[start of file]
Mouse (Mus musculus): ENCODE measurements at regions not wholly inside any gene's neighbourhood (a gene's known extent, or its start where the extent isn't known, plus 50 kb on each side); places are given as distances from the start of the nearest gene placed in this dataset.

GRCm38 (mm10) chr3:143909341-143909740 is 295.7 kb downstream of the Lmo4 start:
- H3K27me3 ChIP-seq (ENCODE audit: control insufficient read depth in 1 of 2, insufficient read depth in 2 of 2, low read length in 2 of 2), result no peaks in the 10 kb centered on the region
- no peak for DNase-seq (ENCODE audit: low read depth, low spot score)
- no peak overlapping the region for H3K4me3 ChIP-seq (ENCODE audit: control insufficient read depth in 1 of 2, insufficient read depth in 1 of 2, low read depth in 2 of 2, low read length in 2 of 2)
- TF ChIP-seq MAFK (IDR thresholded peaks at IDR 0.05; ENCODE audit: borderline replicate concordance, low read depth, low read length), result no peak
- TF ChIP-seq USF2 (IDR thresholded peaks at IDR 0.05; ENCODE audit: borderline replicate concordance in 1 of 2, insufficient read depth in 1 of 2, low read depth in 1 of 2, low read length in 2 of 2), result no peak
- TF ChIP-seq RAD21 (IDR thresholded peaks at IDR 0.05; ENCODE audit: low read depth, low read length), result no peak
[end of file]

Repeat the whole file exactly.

Mouse (Mus musculus): ENCODE measurements at regions not wholly inside any gene's neighbourhood (a gene's known extent, or its start where the extent isn't known, plus 50 kb on each side); places are given as distances from the start of the nearest gene placed in this dataset.

GRCm38 (mm10) chr3:143909341-143909740 is 295.7 kb downstream of the Lmo4 start:
- H3K27me3 ChIP-seq (ENCODE audit: control insufficient read depth in 1 of 2, insufficient read depth in 2 of 2, low read length in 2 of 2), result no peaks in the 10 kb centered on the region
- no peak for DNase-seq (ENCODE audit: low read depth, low spot score)
- no peak overlapping the region for H3K4me3 ChIP-seq (ENCODE audit: control insufficient read depth in 1 of 2, insufficient read depth in 1 of 2, low read depth in 2 of 2, low read length in 2 of 2)
- TF ChIP-seq MAFK (IDR thresholded peaks at IDR 0.05; ENCODE audit: borderline replicate concordance, low read depth, low read length), result no peak
- TF ChIP-seq USF2 (IDR thresholded peaks at IDR 0.05; ENCODE audit: borderline replicate concordance in 1 of 2, insufficient read depth in 1 of 2, low read depth in 1 of 2, low read length in 2 of 2), result no peak
- TF ChIP-seq RAD21 (IDR thresholded peaks at IDR 0.05; ENCODE audit: low read depth, low read length), result no peak